As we prepare to celebrate Mothers’ Day, our horizons broaden as we become familiar with the history of the day. (Click here to read the full biography of Julia Ward Howe from which this text is taken.)
Day of Peace Activism:
In 1870, Julia Ward Howe, author of “Battle Hymn of the Republic,” distressed by her experience of the realities of war, determined that peace was one of the two most important causes of the world (the other being equality in its many forms) and seeing war arise again in the world in the Franco-Prussian War, she called in 1870 for women to rise up and oppose war in all its forms. She wanted women to come together across national lines, to recognize what we hold in common above what divides us, and commit to finding peaceful resolutions to conflicts. She issued a Declaration, hoping to gather together women in a congress of action.
She failed in her attempt to get formal recognition of a Mother’s Day for Peace.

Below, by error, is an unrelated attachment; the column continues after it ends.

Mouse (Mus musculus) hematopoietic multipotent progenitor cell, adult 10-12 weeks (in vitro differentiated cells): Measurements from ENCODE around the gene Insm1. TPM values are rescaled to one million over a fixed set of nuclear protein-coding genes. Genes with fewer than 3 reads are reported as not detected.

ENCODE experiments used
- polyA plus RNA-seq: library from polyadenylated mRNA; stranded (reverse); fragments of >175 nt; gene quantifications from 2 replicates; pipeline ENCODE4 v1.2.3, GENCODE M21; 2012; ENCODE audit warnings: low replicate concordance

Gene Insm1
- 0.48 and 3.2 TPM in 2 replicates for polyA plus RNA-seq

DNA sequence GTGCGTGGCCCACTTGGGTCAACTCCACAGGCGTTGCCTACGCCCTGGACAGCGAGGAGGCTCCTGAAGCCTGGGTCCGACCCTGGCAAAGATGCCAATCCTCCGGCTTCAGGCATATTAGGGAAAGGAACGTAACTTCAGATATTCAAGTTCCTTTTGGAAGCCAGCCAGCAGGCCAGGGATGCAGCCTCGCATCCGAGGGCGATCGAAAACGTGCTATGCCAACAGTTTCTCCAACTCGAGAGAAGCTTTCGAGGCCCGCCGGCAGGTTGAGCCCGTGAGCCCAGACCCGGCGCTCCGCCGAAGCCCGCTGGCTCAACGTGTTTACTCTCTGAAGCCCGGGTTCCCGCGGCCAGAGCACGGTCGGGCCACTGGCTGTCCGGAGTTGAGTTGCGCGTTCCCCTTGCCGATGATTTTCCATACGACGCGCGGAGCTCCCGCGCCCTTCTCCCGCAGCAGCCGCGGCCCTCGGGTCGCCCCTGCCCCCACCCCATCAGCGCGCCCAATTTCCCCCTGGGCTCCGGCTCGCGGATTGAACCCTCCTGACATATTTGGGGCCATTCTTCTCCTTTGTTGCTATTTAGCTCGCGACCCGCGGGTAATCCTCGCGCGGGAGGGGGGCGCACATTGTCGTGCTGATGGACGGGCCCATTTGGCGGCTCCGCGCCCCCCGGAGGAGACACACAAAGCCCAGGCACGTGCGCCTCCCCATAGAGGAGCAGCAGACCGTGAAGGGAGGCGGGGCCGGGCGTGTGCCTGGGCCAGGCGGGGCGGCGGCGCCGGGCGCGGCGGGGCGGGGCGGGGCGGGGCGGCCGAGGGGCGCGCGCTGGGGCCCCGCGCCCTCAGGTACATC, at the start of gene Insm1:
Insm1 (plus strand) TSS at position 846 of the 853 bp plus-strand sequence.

Mothers’ Work Days to improve sanitation
Julia Ward Howe’s idea was influenced by Anna Jarvis, a young Appalachian homemaker who had attempted starting in 1858 to improve sanitation through what she called Mothers’ Work Days. She organized women throughout the Civil War to work for better sanitary conditions for both sides, and in 1868 she began work to reconcile Union and Confederate neighbors.
Memorial day for women
Anna Jarvis’ daughter, also named Anna Jarvis, would of course have known of her mother’s work, and the work of Julia Ward Howe. Much later, when her mother died, this second Anna Jarvis started her own crusade to found a memorial day for women. The first such Mother’s Day was celebrated in West Virginia (a state in the USA) in 1907 in the church where the elder Anna Jarvis had taught Sunday School. And from there the custom caught on — spreading eventually to 45 USA states. Finally, in 1914 the President of the United States of America, Woodrow Wilson, declared the first national Mothers’ Day.